Disabilities take many forms, and not all of them affect a person with special needs’ ability to make decisions. In fact, although many, if not most, people with either mental illness or some form of cognitive disability may require significant care, they can still carry out most day-to-day activities. In most cases, people with disabilities have the capacity to create their own estate planning documents, and in some cases it is crucial that they do so.
One scenario that often arises has to do with “HIPAA” regulations. HIPAA, which stands for Health Insurance Portability and Accountability Act of 1996, is the primary federal regulation governing a patient’s private medical information. HIPAA gives a patient the right to manage his/her medical information and regulates who can access that information. Because medical providers must follow HIPAA regulations, it is difficult for caregivers who legitimately need to access another person’s medical records, often in an emergency, to do so without a health care power of attorney that authorizes the information’s release. Under HIPAA, doctors in these situations can disclose medical information to patients’ families, but they are not required to do so without a release from the patient.
Parents of children with special needs often bump into these restrictions for the first time when their child reaches 18 and obtains his/her own right to privacy under HIPAA. If the child is not under guardianship, either because he/she does not require it or because no one has obtained it, it may be hard for a parent to obtain information from a doctor or hospital without some form of HIPAA release from their child. In these cases, it is important for the child to execute a valid health care power of attorney and living will, if they are able to do so. The health care power of attorney and living will not only allows access to medical records, but will also provide that the child’s wishes are carried out if he/she ever requires serious medical care.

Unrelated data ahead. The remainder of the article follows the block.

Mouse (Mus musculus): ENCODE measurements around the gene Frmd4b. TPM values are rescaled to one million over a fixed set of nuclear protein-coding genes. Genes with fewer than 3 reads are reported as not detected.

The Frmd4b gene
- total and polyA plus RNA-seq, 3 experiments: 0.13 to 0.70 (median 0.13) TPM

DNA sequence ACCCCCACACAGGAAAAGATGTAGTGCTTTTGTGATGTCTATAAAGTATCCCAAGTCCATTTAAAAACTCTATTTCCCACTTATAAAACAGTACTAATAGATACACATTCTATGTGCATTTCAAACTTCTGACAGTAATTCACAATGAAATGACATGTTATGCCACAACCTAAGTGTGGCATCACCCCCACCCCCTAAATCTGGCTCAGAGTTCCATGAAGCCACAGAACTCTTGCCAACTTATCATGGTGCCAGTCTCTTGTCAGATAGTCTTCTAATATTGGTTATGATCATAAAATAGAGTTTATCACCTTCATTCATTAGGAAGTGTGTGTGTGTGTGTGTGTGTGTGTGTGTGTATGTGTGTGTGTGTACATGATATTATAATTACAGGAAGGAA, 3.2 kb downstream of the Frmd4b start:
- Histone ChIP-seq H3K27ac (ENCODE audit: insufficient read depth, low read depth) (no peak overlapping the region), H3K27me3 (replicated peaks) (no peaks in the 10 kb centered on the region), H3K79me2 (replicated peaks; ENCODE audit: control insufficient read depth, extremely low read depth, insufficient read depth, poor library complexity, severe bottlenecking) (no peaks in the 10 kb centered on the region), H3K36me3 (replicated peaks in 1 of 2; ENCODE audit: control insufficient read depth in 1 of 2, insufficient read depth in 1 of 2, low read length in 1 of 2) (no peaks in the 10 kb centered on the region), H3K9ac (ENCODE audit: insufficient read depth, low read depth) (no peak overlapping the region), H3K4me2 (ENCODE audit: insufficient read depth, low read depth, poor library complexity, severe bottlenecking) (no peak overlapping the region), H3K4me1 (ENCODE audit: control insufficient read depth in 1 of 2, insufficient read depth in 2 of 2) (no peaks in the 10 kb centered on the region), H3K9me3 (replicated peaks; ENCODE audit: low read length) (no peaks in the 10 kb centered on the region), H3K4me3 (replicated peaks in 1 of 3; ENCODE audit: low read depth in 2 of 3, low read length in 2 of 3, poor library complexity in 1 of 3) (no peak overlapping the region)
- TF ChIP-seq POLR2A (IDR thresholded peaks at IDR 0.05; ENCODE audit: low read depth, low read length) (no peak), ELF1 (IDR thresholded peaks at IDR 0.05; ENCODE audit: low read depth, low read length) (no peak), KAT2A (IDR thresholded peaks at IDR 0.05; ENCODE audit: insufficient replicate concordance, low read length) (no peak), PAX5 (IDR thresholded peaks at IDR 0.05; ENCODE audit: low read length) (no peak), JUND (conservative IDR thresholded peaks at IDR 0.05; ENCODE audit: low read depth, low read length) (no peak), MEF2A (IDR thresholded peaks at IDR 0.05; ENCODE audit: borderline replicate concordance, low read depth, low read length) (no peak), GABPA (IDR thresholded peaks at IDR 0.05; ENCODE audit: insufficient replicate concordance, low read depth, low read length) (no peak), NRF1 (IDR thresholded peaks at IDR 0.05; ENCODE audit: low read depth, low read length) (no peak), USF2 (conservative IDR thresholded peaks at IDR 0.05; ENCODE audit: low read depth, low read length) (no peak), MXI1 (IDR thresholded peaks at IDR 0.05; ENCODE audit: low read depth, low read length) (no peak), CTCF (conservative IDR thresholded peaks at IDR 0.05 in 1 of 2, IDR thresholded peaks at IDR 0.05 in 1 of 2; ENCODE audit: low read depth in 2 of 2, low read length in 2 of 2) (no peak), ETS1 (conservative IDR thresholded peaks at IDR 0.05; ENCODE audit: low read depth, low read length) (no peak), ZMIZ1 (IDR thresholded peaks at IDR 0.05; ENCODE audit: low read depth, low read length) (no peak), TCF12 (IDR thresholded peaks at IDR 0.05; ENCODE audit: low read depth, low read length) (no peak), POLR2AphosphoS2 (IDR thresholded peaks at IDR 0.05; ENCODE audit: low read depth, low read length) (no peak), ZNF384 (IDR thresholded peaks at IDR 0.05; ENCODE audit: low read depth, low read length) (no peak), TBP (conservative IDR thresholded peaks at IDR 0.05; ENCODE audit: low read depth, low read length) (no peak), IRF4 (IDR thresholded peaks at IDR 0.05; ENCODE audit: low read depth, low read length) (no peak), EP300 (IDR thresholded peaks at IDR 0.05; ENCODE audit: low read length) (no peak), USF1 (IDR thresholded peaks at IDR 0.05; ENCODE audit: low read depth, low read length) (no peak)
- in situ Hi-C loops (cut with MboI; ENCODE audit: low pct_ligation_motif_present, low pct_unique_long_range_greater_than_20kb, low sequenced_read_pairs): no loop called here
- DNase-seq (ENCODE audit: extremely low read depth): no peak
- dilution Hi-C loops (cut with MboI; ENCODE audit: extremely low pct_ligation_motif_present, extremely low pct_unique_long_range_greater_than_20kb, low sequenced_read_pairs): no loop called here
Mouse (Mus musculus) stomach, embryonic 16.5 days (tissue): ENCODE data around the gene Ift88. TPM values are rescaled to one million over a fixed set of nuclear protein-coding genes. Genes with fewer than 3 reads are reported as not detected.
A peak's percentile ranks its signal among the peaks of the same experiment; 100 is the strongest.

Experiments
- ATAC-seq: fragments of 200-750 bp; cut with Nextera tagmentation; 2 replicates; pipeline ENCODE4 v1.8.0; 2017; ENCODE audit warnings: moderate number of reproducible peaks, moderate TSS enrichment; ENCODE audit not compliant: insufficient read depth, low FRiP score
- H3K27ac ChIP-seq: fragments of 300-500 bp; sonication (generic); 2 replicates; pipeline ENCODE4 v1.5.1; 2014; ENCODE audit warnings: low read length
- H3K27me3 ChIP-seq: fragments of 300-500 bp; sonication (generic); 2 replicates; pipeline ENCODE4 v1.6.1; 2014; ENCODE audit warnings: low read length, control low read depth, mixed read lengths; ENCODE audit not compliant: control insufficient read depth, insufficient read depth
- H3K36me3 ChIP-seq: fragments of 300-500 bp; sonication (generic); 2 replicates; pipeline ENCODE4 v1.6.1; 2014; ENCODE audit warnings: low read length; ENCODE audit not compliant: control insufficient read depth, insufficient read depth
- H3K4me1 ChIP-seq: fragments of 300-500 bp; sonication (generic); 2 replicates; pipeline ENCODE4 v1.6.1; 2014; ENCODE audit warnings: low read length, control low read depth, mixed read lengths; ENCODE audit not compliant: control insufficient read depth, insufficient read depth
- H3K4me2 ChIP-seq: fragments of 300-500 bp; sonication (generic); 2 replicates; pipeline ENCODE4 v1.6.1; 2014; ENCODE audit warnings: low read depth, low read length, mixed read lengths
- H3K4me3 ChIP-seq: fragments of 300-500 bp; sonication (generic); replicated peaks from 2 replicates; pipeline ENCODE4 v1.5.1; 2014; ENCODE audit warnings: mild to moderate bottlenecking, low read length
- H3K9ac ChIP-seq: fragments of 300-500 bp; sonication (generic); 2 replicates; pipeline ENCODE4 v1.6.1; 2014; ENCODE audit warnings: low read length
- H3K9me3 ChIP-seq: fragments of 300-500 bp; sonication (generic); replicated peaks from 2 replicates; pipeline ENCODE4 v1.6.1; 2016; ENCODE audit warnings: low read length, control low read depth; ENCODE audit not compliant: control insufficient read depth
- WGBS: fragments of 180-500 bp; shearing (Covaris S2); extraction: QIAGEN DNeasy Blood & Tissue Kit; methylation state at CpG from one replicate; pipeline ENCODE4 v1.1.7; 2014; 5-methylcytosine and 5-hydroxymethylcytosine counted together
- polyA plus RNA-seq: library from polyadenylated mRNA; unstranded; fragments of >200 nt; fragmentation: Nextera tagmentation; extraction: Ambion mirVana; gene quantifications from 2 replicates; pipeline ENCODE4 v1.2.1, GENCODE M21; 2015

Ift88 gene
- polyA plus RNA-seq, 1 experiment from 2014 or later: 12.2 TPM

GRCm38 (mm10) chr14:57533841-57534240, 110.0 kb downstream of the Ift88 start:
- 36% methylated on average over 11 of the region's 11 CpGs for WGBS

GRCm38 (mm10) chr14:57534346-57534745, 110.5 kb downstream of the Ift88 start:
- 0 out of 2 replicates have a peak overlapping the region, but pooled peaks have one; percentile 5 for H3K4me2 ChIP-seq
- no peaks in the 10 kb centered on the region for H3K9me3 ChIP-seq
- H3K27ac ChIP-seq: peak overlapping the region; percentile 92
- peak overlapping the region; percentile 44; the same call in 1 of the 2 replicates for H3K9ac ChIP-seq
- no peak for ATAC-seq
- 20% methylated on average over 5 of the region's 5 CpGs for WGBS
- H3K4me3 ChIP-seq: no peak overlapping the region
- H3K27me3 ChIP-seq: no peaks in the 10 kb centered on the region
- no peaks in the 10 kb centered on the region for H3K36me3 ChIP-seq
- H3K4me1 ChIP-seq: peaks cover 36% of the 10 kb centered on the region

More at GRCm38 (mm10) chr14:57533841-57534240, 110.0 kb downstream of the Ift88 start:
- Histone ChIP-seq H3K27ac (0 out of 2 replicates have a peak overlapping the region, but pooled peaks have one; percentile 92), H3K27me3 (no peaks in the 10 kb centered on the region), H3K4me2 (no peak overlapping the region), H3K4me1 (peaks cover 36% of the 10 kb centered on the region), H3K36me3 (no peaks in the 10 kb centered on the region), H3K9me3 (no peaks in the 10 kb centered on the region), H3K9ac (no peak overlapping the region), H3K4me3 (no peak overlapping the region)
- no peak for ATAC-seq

Another case for estate planning involves adults with an episodic illness. These adults may be perfectly functional and rational 99 percent of the time, yet they are completely disabled when their illness does strike. Having a functional health care power of attorney and Financial Power of Attorney allows an agent to help a person with an illness manage his/her affairs when necessary, without having to obtain an emergency guardianship when that person falls ill.
Finally, there are people with cognitive disabilities who require assistance only with certain tasks but who are perfectly capable of making estate planning decisions, including the choice of who receives their property.
Attorney Sheri Abrams can help you or your family member create these important documents, and can also recommend additional ways to carry out other important estate planning goals.